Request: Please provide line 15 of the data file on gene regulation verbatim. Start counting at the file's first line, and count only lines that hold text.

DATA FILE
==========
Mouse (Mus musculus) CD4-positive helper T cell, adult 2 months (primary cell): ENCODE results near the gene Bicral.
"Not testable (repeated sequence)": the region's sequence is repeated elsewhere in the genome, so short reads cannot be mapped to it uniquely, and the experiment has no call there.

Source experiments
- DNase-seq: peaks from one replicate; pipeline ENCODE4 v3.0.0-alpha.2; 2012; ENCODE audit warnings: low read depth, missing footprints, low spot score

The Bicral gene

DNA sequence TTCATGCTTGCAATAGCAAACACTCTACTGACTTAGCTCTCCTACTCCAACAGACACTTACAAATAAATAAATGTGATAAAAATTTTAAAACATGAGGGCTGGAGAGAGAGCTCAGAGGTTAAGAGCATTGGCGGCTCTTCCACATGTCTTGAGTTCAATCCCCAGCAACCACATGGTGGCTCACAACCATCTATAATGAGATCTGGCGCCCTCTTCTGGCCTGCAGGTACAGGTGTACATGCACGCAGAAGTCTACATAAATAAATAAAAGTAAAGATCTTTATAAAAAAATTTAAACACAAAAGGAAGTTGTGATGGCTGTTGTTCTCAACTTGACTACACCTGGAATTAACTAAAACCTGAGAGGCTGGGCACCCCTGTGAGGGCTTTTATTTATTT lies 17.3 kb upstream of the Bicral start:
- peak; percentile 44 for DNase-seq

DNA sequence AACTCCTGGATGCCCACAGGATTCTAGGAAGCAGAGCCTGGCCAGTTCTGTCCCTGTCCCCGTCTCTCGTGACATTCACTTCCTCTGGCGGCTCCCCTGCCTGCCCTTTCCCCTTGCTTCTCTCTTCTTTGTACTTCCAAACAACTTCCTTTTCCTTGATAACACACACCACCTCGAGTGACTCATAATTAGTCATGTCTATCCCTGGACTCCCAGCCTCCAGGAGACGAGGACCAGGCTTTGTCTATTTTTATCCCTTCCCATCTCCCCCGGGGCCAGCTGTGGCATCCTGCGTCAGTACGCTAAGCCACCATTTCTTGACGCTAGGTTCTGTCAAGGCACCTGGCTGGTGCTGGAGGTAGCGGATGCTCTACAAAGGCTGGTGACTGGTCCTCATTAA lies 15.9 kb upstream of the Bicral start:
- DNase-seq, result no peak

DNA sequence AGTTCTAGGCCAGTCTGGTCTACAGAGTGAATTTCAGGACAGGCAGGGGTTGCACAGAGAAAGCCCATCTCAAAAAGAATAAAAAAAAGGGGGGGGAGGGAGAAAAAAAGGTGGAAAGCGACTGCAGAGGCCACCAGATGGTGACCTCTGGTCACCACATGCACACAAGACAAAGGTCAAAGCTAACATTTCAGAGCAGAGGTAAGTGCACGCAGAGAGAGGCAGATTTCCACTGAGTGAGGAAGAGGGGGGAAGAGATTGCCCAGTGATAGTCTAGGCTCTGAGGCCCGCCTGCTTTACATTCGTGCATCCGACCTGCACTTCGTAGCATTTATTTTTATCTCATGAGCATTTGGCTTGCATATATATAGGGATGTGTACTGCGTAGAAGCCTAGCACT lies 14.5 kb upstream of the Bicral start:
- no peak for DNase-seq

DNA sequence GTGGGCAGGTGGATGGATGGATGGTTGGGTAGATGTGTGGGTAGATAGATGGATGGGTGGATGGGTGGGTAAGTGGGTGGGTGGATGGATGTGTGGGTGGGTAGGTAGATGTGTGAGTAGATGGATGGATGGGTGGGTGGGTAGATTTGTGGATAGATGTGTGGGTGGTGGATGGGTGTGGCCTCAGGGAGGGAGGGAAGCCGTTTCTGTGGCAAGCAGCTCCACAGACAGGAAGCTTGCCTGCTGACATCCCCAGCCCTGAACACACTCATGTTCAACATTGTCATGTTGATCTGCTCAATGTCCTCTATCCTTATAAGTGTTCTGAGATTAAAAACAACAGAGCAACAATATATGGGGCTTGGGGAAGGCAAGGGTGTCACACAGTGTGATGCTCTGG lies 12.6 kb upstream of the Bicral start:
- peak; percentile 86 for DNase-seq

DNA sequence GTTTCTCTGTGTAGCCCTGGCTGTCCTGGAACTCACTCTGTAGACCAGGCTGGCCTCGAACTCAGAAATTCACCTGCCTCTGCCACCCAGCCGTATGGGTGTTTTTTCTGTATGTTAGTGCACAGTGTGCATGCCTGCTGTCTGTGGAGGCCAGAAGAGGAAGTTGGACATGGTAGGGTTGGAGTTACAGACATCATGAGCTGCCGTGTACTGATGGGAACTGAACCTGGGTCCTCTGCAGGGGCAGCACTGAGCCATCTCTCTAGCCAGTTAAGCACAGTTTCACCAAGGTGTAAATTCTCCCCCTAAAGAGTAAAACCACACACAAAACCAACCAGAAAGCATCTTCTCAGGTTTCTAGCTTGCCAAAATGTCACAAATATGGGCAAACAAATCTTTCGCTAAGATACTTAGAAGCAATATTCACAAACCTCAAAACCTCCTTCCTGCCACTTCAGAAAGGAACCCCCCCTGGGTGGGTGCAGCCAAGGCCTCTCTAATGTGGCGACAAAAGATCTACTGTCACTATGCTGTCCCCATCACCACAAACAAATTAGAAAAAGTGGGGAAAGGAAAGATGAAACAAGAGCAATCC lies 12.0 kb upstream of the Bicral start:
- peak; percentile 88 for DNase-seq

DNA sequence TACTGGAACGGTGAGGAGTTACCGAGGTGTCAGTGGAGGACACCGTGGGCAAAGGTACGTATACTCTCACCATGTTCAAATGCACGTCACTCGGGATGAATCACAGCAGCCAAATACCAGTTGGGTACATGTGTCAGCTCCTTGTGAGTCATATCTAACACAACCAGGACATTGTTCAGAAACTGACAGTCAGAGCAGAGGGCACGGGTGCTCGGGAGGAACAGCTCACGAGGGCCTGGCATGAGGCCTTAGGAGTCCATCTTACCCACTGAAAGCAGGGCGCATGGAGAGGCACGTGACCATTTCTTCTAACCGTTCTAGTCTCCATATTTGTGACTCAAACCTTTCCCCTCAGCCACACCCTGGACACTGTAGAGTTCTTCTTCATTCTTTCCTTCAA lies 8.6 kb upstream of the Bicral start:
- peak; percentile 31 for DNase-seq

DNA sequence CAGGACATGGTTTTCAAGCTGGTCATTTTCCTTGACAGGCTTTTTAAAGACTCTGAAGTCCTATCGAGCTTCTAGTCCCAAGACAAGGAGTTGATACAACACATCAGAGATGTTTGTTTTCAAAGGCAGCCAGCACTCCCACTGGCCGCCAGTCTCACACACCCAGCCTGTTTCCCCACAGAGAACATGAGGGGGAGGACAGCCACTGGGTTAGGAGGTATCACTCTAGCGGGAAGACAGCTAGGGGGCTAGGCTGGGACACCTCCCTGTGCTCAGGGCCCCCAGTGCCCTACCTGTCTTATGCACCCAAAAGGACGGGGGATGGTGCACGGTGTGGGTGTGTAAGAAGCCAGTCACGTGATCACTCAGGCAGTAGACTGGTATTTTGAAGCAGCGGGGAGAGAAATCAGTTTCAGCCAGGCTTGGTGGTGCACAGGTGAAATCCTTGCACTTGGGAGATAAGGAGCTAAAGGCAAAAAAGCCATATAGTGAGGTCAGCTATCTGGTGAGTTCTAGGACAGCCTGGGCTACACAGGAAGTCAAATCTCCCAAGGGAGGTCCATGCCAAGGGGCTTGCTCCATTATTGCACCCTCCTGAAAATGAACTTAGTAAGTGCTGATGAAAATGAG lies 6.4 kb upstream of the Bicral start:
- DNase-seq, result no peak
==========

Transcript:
- peak; percentile 88 for DNase-seq